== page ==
Specialist Bariatric Nurse & Counsellor
I had weight loss surgery in 2000 and my life and career changed.
I guess I could say I was one of a small group of 'pioneers' who, in desperation, chose to have a relatively unknown surgery (at that time) rather than remain locked in a life of what felt to be social and physical hell!
In 2000 when you searched for "gastric band" or "weight loss surgery" you were lucky to find anything. Thankfully, a few health professionals were building vast experience and growing recognition internationally e.g. Ahroni, Himpens, Frering, Fielding, Dixon and others were appearing in established medical journals and interest was growing in the UK. Thanks to health professionals like these, who introduced reputable specialist weight loss services, it may be why you are reading this today.
Now, as then, many of us were judged, admonished, chastised and severely criticised for resorting to an operation when it was 'so say' all to do with lack of self control. I do believe we took a particular bashing as we presented the medical establishment with potential problems. I have a family full of medics in various parts of the world and it seems amazing now to remember that few of them knew the words gastric band, RNY, bariatrics, let alone what they meant!
Such was lack of information available, at the first IFSO I attended I was the only UK health professional there, but times have moved on thankfully.
My Experience As A Fill Provider
To cut a very long, and at times painful, story short, I hope I never forget what it feels like to be fat and if I did I should stop working in this field!
I work as a bariatric specialist nurse in the NHS and the Private sector in Bristol. I was trained in France (Lyon) by a very experienced surgeon who is also part of our team of surgeons that I work with. I am trained as a Master Practitioner in Eating Disorders & also as a Counsellor. I am also a trainer in these areas for university and national organisations.
All Weight Loss surgery involves more than just the operation, it is a life long change.
Yes I do fills, I am a fill provider, but follow up care is more than having a fill, having a check up, eating enough protein, taking supplements etc. It is about you as a total person and supporting you in change ~ it is not just a procedure. Over the years I've met many patients and the following are the most frequently asked questions I get asked about my own journey:
Do you regret having surgery?
- No. However, at times I'm sad I have a disease that means I needed to have surgery.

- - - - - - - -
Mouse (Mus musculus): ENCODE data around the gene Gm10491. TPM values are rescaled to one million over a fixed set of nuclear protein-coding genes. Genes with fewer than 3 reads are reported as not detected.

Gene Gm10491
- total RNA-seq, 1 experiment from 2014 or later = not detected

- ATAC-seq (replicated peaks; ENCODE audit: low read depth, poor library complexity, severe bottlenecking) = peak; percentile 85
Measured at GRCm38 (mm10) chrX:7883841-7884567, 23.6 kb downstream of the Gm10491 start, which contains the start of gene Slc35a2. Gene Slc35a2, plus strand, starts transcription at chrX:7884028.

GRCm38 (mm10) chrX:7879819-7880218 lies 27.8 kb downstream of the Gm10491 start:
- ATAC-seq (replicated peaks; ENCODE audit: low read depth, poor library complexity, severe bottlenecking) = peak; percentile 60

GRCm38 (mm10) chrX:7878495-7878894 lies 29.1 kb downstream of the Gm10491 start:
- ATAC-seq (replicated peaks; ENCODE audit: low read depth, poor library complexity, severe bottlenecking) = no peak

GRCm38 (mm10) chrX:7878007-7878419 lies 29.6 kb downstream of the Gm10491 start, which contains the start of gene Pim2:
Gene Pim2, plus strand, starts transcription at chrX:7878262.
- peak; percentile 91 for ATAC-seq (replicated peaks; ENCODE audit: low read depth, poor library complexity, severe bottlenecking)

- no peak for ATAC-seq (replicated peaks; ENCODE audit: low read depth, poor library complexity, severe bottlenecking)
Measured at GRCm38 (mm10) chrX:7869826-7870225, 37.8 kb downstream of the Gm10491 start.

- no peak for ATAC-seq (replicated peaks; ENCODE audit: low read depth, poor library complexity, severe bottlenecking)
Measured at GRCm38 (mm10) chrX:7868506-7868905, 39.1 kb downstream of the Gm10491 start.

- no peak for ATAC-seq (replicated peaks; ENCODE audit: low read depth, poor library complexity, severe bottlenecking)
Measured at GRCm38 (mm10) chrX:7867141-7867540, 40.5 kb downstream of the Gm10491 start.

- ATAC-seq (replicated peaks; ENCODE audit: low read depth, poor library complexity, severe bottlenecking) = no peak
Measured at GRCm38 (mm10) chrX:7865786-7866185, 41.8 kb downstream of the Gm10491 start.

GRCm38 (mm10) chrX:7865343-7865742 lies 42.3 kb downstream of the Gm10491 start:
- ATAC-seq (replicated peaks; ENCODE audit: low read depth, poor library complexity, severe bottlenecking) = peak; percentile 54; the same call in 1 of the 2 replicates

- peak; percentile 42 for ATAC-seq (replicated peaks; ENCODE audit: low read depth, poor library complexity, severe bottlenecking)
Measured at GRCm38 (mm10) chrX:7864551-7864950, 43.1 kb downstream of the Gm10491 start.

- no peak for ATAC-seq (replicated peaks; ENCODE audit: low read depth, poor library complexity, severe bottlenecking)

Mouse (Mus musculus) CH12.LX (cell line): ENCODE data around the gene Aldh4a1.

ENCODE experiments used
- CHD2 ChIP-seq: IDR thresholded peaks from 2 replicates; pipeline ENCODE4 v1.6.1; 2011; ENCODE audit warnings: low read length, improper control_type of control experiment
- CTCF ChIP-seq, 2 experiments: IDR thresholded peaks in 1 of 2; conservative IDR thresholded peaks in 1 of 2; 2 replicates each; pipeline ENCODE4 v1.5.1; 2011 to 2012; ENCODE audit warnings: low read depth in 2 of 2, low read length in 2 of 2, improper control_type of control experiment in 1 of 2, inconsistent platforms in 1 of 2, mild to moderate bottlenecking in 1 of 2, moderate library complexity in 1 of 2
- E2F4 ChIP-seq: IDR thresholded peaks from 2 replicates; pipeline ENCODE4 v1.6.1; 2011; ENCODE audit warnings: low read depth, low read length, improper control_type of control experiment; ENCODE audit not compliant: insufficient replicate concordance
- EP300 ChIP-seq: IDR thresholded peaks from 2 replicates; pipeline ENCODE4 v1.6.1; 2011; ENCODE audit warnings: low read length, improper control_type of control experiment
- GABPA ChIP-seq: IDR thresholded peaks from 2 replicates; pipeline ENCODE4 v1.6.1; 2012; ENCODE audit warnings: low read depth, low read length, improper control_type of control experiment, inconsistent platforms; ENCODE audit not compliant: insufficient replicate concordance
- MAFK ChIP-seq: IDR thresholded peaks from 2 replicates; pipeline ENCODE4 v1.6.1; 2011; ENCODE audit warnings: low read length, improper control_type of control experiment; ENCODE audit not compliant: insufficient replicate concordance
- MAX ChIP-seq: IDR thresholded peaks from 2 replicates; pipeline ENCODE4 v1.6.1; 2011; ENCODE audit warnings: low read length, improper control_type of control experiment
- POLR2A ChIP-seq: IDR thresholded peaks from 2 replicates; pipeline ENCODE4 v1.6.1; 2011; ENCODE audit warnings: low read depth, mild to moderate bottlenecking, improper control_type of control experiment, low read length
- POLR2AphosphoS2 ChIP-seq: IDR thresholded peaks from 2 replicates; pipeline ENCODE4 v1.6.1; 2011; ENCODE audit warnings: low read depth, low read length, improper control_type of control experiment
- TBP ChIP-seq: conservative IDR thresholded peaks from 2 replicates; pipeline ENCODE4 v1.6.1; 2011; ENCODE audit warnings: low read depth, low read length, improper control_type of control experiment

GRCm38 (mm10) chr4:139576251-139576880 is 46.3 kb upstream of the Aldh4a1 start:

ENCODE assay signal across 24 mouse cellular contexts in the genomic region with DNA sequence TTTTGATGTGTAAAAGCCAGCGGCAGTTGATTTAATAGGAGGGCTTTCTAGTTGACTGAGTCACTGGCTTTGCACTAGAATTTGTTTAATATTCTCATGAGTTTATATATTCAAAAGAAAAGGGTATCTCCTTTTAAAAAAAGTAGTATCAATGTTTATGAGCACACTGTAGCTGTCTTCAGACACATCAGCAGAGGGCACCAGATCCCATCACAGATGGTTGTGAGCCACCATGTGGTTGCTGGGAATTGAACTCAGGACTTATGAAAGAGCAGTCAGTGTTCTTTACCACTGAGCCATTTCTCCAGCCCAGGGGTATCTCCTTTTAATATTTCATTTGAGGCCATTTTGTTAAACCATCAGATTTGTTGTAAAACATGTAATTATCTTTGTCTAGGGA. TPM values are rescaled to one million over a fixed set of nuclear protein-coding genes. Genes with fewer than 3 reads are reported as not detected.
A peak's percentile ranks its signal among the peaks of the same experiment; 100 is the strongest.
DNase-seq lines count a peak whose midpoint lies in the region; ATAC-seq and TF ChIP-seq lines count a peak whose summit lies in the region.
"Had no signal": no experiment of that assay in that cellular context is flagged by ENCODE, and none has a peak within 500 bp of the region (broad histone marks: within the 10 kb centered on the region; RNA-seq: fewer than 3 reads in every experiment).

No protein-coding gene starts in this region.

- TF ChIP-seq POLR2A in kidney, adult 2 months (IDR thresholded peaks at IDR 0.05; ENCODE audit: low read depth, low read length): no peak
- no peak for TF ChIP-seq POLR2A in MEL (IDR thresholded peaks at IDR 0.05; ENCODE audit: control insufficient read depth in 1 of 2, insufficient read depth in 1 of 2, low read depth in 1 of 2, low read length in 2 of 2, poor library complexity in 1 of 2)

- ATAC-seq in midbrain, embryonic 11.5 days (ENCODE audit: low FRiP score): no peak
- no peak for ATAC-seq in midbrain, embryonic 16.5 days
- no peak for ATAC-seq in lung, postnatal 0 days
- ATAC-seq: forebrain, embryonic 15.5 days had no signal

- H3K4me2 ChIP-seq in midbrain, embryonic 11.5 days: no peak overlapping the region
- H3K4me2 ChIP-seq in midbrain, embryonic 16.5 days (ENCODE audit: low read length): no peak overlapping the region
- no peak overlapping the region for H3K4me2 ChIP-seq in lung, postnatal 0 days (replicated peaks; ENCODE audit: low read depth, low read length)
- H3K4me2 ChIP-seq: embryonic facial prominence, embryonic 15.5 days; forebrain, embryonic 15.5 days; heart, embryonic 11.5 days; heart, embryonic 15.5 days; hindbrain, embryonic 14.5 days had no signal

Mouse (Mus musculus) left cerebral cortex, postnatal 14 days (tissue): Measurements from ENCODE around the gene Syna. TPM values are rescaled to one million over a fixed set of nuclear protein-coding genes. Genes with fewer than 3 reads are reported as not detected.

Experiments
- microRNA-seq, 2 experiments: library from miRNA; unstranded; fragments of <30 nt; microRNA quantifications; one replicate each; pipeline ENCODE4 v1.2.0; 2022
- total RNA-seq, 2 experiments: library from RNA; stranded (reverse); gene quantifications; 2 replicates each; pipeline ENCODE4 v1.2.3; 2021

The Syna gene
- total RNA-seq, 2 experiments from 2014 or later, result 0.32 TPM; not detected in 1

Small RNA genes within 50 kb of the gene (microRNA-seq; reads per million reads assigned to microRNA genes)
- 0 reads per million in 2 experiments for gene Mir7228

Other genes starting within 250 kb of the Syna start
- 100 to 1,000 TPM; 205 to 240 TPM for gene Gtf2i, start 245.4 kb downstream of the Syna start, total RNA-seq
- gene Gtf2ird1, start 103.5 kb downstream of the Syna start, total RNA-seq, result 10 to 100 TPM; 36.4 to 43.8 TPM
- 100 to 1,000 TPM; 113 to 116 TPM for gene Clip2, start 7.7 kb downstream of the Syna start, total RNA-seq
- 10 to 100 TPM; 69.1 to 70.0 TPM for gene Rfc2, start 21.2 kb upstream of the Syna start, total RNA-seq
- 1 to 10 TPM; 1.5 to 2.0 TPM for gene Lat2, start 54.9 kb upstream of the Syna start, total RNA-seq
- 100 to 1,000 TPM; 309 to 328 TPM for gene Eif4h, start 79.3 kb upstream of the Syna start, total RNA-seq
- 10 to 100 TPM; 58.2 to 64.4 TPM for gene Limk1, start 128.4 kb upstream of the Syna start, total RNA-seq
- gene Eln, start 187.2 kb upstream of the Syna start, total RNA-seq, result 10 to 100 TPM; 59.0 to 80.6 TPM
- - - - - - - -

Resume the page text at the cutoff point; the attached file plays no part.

Do I still have fluid in my band?
- Yes. "My name is Sharon and I am fat person". I still have to 'work out' in my mind and should do in my body!
Will you ever have it taken out?
- I have learnt a huge amount about my behaviours since 2000. I don't now rely 100% on the band as a crutch. Perhaps in the last 2 years I have valued it more as the tool it is. I have changed but I am not cured. This is a life long journey emotionally, physically and even financially.
Why did you have a band?
- I chose to have the least invasive procedure with the least potential complications. If it went wrong then nothing had been cut, mutilated or moved around. If anything went wrong then it could be removed and I would return to how I was.
- I then have left my options open and who knows one day there may be a magic wand. If not I would consider other forms of surgery if I had not changed sufficiently in behaviours
How long does the band last?
- No one knows
Can you feel it?
- The band - no. The port - yes.
What do you wish you knew then that you know now?
- WOW - this is a BIGGY and usually results in me running late in clinic!
I say sorry to all those who wait outside tapping their fingers.
I honestly have no regrets. I was desperate and would have crawled naked over hot coals in Piccadilly Circus had it meant escape from where I was. I even thought if I died on the table it would be better to die asleep than having a long term obesity related slow death!
- No surgery will ever address significant issues that have contributed to me choosing to remain the way I was. The surgery does little. I have had to do the work and through it have learnt about myself and my relationship with food and eating.
- Support from fellow bandees is essential. I have many friends who I would not have met without this. They are supportive as fellow bandees in a way that no one else could be.
- Beware of your relationships. I have seen so many well established relationships change ~ for better or for worse.
NO WEIGHT LOSS SURGERY GUARANTEES PERMANANT WEIGHT LOSS ~
My tips for getting the most from your band and living healthily with a band
- Don't expect yourself to change life time habits immediately - it takes time
- None of us are 'good' 24/7 ~ thankfully
- Even thin people eat chocolate, but not many over eat it on a daily basis.
- Liquids have calories too
- No operation can do it alone - we have to help
- Follow most of the rules most of the time
- Tell yourself - nothing tastes a good as weight loss
I don't believe many of us allow ourselves to starve. We like food and eating too much! However any of us can be malnourished.
Discover new and exciting foods to build your health and well being. Talk to your team about food. Explore what's out there to add variety and nutrition. If you choose only to eat junk like puffy corn snacks, dips, savoury sauces and chocolate then expect to be unwell, tired, spotty, and irritable, have cravings, mood swings, recurrent thrush and constipation.
Sharon Bates, MSc RM RN Dip Co
Sharon is a Bariatric Nurse Specialist/ Counsellor working in Bristol. She is a Master Practitioner in the treatment of eating disorders [NCFED] and works as a clinician providing care before and after weight loss surgery in the NHS and Private healthcare.